That homily, the one before the Conclave -- the phrase "dictatorship of relativism" is rattling around the world.

Meanwhile, in this cage, we have a McBrien -- an endangered species, despite its commitment to sacerdotal reproduction. We house them in their natural habitat, the Notre Dame theology faculty. After the pre-Conclave Mass, McBrien said (according to James Taranto's blog): "I think this homily shows he realizes he's not going to be elected. He's too much of a polarizing figure."

In all fairness, I didn't rate his chances very high either. (The "rule" that "he who goes in a pope comes out a cardinal" just took a body blow -- its third in the last six Conclaves. When will people stop saying it?) But at least I said Ratzinger would continue to matter. I just had no idea how much.

Already the world is turning upside down. Ratzinger puts on the white yarmulke, Eve takes up "invisible pom-poms."

Of course, a few people (see comment boxes here) are wondering whether this means that sweet, gentle progressives like themselves will be excommunicated. Hmm. If they were important, it probably would. Even so, keep checking your mail, and be patient if it takes a while, especially if you're near the end of the alphabet.

Another commenter at Ragemonkey wonders "how he [Ratzinger] overcame the moderate bloc led by Kasper and Danneels." Gosh, I dunno -- maybe Kasper and Daneels and the five or six other Cardinals who would vote with them don't even remotely add up to one-third of the 115 Cardinal-Electors? Just a wild guess. (Sarc 2.)

Zorak should have been drafted to write Benedict's first remarks: she has a superb trope based on JPII's famous first words.

Significance of the name Benedict

Fr. Lorenzo Albacete, interviewed on CNN, pointed out that St. Benedict did more than just organize monasticism in the West, important as that was. He also modelled a new type of humanity in the facing of a dying world.

That remark sent me back to After Virtue, by Alasdair MacIntyre (a Catholic now, though not when he wrote AV; "Scotland the Brave" will be played in the lobby following this post). That book famously ended with a comparison of our condition to that of the twilight of the Western Roman Empire, and with these words:
What matters at this stage is the construction of local forms of community within which civility and the intellectual and moral life can be sustained through the new dark ages which are already upon us. And if the tradition of the virtues was able to survive the horrors of the last dark ages, we are not entirely without grounds for hope. This time however the barbarians are not waiting beyond the frontiers; that have already been governing us for quite some time. And it is our lack of consciousness of this that constitutes part of our predicament. We are waiting not for a Godot, but for another -- doubtless very different -- St. Benedict.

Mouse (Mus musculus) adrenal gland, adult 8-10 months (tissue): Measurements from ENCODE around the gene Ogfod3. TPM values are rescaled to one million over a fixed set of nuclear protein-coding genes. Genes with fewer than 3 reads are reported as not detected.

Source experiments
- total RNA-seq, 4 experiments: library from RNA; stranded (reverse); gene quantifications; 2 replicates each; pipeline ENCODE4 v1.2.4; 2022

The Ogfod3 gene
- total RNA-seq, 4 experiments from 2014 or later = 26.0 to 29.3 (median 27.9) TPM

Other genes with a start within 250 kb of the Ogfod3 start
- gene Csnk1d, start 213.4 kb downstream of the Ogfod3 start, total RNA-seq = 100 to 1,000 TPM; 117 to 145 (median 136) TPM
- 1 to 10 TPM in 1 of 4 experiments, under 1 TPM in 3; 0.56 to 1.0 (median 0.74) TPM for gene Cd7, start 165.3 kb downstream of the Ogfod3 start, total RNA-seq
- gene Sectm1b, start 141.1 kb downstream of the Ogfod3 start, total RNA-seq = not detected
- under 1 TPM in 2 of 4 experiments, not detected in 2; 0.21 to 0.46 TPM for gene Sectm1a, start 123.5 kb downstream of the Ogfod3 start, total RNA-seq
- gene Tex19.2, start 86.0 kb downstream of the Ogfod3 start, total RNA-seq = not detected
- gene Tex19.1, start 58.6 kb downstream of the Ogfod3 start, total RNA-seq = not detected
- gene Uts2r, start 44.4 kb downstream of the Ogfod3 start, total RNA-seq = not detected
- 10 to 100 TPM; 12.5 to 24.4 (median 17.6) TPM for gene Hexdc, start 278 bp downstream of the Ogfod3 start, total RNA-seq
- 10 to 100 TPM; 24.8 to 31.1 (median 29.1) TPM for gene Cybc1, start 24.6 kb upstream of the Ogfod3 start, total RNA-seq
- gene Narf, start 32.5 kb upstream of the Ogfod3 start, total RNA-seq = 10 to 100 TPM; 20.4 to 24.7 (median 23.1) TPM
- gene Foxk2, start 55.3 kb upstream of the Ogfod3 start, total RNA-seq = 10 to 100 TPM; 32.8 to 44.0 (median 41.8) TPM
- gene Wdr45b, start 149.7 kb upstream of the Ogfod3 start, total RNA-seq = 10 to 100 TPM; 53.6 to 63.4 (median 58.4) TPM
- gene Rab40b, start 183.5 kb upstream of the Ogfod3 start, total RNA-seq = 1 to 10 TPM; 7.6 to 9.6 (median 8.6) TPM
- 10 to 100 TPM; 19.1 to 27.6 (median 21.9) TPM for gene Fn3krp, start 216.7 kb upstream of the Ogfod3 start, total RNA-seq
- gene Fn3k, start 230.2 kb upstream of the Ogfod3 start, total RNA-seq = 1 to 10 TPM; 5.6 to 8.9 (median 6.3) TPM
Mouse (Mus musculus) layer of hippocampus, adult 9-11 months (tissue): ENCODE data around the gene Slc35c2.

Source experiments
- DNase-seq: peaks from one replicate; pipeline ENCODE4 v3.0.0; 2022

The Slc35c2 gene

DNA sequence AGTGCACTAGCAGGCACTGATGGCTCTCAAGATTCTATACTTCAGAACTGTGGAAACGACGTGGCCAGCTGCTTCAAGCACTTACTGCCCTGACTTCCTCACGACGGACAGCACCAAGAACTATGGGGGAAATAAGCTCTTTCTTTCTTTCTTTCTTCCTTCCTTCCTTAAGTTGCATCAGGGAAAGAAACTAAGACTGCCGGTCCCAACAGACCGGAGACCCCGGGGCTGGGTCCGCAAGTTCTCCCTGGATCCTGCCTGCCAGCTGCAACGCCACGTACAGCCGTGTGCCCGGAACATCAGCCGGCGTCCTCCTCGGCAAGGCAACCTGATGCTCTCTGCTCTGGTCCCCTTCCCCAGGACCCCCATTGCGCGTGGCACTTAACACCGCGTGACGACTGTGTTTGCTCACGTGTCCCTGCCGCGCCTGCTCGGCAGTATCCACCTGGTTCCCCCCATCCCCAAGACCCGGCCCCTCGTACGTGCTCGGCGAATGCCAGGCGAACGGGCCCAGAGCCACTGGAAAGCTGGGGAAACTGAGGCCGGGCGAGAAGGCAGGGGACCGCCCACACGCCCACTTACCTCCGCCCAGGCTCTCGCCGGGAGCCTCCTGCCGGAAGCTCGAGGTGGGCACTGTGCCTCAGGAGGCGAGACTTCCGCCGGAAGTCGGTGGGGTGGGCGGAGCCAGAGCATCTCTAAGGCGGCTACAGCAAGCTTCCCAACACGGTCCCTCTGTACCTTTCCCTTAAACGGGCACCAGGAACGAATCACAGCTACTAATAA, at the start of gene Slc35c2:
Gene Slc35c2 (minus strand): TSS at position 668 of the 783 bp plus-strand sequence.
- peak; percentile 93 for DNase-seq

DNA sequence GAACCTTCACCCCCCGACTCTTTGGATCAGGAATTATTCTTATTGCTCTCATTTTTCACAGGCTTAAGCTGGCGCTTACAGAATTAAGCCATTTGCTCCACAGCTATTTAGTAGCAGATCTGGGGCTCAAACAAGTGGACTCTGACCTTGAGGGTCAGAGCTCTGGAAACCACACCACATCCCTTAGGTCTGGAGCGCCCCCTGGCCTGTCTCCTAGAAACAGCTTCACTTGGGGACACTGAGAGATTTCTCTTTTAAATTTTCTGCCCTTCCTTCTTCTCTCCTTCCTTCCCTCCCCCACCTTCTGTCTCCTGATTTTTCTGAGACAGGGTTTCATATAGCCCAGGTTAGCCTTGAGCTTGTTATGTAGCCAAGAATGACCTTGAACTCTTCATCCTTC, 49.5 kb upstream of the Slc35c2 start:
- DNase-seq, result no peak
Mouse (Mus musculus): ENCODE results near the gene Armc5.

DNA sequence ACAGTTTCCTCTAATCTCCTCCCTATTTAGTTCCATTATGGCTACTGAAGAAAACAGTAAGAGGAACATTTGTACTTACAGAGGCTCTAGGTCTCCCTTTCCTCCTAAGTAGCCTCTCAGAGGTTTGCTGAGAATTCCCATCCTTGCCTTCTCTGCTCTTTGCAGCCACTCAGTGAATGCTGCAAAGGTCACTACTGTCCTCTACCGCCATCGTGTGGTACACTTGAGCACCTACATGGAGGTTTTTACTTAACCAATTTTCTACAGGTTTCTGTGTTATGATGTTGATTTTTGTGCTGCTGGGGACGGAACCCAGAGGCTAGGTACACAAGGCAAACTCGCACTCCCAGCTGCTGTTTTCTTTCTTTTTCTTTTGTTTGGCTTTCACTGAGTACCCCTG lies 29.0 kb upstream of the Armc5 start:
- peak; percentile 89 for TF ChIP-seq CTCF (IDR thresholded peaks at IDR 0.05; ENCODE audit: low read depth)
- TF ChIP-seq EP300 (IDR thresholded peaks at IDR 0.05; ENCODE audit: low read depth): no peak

Tuesday, April 19, 2005

This is Elinor, standing in for the absent Cacciaguida. He's thrilled, ecstatic delighted, just as all i Cacciaguidi are.


Monday, April 18, 2005
The Conclave is under way. (Actually, the phrase is "under weigh," a naval expression, but that one's a losing battle even among the best guardians of the language.)

I'm facing a busy week, but I'll blog about our new Holy Father as soon as I can.

Sunday, April 17, 2005
Conversation chez Cacciaguida

CACCIAGUIDA returns from travel, puts down suit-bag.

ELINOR: Give me your dirty laundry.

CACCIAGUIDA: *Sigh.* OK. Back in '77....

ELINOR: Not that dirty laundry!

Good Book

This will be my last post of this type before the Conclave.

While at one level the topmost question would appear to be whether Ratzinger has enough votes to take it on the first ballot, it may be that his detractors, many of whom are in the German hierarchy, having been leaking such stories to the Italian press precisely to discredit him. London's Daily Telegraph thinks so. The clever idea, you see, would be embarrass Ratzinger into permanent insignificance by pumping up expectations that he has 60 solid votes (77 needed to win), and then leaking (in violation of heavy-duty oaths, btw) that in fact he had gotten twelve.

Nothing could ever make Ratzinger insignificant, whether he's Pope or not.

The Australian (the newspaper by that name, I mean -- not Cardinal Pell!) contributes to one's reservations about Tettamanzi: "Many liberals are rallying behind the diminutive and rotund Cardinal Tettamanzi." But if so, I think it's because he's not an aggressive type, rather than because there's anything doubtful about his commitment to the Church's teachings.

Today's Washington Post featured Arinze on the front page, with details of his awesome leadership in Nigeria.